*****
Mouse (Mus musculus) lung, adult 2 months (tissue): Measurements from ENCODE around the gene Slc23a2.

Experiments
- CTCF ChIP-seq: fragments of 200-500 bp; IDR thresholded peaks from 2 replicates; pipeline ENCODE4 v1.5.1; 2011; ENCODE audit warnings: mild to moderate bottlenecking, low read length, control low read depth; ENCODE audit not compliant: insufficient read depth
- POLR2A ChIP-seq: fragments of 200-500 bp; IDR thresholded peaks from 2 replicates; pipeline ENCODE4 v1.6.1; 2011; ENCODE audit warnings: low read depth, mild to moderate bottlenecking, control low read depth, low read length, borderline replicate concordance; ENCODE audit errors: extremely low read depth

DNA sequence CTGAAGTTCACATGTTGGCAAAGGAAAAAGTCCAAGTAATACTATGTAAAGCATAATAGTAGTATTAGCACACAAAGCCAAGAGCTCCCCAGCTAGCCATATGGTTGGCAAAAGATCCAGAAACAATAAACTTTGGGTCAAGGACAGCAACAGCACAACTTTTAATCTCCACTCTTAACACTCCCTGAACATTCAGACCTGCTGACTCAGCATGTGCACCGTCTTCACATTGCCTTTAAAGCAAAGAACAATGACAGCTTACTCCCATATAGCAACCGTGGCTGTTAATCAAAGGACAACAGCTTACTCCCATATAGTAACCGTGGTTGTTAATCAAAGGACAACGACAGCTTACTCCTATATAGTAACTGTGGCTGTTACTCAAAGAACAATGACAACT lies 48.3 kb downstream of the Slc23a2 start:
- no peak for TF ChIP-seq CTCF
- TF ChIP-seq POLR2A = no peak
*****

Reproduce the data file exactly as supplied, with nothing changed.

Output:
Mouse (Mus musculus) lung, adult 2 months (tissue): Measurements from ENCODE around the gene Slc23a2.

Experiments
- CTCF ChIP-seq: fragments of 200-500 bp; IDR thresholded peaks from 2 replicates; pipeline ENCODE4 v1.5.1; 2011; ENCODE audit warnings: mild to moderate bottlenecking, low read length, control low read depth; ENCODE audit not compliant: insufficient read depth
- POLR2A ChIP-seq: fragments of 200-500 bp; IDR thresholded peaks from 2 replicates; pipeline ENCODE4 v1.6.1; 2011; ENCODE audit warnings: low read depth, mild to moderate bottlenecking, control low read depth, low read length, borderline replicate concordance; ENCODE audit errors: extremely low read depth

DNA sequence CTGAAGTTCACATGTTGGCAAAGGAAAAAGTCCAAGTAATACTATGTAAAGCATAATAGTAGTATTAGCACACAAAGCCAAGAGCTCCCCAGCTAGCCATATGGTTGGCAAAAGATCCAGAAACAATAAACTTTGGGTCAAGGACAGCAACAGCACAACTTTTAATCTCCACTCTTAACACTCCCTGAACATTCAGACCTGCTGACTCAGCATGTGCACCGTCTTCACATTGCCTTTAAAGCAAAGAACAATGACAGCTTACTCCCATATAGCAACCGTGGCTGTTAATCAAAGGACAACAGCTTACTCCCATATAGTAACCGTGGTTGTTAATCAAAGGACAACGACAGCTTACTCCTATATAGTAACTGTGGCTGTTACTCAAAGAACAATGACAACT lies 48.3 kb downstream of the Slc23a2 start:
- no peak for TF ChIP-seq CTCF
- TF ChIP-seq POLR2A = no peak